Tuesday, October 27, 2015

Writing in Dædalus (Fall 2004), Jonathan Haidt and Craig Joseph state that while political conservatives value the virtues of kindness, respect for authority, fairness, and spiritual purity, traits they interestingly share with American Muslims, liberals have a much keener ability to detect victimization and care more about suffering and compassion and the virtues of equality, equal rights, and fairness.  "For liberals, the conservative virtues of hierarchy and order" (respect for authority) "seem too closely related to oppression, and the conservative virtues of purity seem to have too often been used to exclude or morally taint whole groups (e.g., blacks, homosexuals, sexually active women)."

On divisive issues such as gay marriage, cloning, and stem-cell research, Haidt and Joseph observe that liberals focus on promoting individual welfare and individual rights. "Conservatives understand these arguments, but they have a more multivocal moral life, drawing on a wider set of moral intuitions.  They also have to integrate their deeply intuitive aversion to ‘playing God’ and their more finely honed and valued sense of disgust."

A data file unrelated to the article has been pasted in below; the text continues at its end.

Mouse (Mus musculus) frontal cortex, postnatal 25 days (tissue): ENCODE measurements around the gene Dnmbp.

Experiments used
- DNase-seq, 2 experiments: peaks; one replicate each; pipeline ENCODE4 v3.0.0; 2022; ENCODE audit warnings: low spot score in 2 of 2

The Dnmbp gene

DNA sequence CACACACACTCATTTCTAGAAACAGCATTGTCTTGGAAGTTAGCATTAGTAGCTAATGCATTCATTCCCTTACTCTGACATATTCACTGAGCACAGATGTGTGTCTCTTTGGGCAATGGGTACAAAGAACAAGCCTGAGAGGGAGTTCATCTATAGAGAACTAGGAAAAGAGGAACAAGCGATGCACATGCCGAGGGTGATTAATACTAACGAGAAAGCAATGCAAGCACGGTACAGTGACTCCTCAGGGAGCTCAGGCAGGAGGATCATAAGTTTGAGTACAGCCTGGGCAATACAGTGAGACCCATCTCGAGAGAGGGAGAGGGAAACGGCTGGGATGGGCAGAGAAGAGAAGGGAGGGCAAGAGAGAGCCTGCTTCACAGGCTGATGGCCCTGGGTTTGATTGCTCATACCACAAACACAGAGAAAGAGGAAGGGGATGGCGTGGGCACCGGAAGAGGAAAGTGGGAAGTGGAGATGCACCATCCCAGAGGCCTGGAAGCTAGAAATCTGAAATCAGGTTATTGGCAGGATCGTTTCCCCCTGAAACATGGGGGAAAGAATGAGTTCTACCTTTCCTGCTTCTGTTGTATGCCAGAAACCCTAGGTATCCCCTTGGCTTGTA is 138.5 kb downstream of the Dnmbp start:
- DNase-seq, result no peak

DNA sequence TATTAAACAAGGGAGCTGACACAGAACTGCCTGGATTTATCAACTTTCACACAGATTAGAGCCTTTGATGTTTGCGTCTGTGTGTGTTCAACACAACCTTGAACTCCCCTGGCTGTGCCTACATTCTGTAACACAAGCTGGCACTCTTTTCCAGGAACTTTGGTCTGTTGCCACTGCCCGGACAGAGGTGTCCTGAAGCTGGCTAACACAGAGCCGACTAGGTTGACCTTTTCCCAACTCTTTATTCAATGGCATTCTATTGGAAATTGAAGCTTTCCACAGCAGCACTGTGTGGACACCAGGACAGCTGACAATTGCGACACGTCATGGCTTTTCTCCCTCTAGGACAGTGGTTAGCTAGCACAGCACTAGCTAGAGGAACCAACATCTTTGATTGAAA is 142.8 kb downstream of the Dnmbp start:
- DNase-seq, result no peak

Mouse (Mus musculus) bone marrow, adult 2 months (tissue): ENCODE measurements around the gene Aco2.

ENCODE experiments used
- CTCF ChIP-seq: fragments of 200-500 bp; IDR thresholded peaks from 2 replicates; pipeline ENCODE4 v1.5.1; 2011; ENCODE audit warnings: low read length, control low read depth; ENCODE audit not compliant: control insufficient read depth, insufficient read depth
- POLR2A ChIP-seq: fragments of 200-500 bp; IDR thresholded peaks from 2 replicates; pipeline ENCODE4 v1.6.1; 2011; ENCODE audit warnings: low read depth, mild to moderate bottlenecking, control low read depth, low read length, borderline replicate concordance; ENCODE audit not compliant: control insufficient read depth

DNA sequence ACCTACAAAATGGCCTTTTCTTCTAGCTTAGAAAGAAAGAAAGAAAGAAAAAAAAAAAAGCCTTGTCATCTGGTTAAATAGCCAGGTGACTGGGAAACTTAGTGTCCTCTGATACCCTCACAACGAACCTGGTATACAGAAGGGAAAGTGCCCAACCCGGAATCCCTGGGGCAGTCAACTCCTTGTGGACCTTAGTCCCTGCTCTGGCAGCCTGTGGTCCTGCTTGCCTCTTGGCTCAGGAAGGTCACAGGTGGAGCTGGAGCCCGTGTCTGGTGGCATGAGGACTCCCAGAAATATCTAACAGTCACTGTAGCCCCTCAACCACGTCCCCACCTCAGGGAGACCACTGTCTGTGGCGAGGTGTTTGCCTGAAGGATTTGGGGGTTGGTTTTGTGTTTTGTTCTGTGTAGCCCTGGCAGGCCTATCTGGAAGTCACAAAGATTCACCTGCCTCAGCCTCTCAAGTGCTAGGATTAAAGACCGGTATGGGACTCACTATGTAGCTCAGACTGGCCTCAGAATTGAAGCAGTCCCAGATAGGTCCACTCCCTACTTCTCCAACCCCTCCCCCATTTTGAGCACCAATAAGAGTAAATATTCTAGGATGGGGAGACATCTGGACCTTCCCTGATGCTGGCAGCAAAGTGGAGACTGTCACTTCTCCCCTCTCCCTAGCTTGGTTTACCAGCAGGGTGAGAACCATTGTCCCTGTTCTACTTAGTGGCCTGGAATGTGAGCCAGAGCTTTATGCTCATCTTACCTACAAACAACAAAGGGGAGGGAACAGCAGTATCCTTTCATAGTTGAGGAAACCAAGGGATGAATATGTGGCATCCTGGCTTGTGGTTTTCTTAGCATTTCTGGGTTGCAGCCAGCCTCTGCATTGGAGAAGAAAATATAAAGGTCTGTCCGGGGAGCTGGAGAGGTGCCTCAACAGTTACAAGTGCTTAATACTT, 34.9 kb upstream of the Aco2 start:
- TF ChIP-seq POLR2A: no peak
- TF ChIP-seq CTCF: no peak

Leon Kass, President Bush’s bioethics advisor, based his critique of human cloning in part on the fact that it offends and repulses many people. While granting that disgust is not by itself an argument, he suggests that there is a form of wisdom in repugnance. “Shallow are the souls that have forgotten how to shudder,” he wrote.

Based on this, I observe that both sides, conservative and liberal, appear to each other as "unintelligent" or "dumb" not due to differences in education or knowledge, but based on behaviors by the others that do not appear to conform with their own deeply based values, beliefs that each side may not even realize they hold. To liberals, it seems "dumb" to resist scientific research that might someday relieve the suffering of many, but conservatives object to the research not based on its possible outcome, but on their intuitive sense of repulsion.  To conservatives, it seems "dumb" to champion the cause of an underdog class at the possible expense of one's own status, but liberals don't value loyalty to one's own peer group as much as conservatives and may not perceive in justice a trade-off between two separate tribes.

They're not stupid and we're not smart - we're all just different and are looking at life through different colored glasses. 

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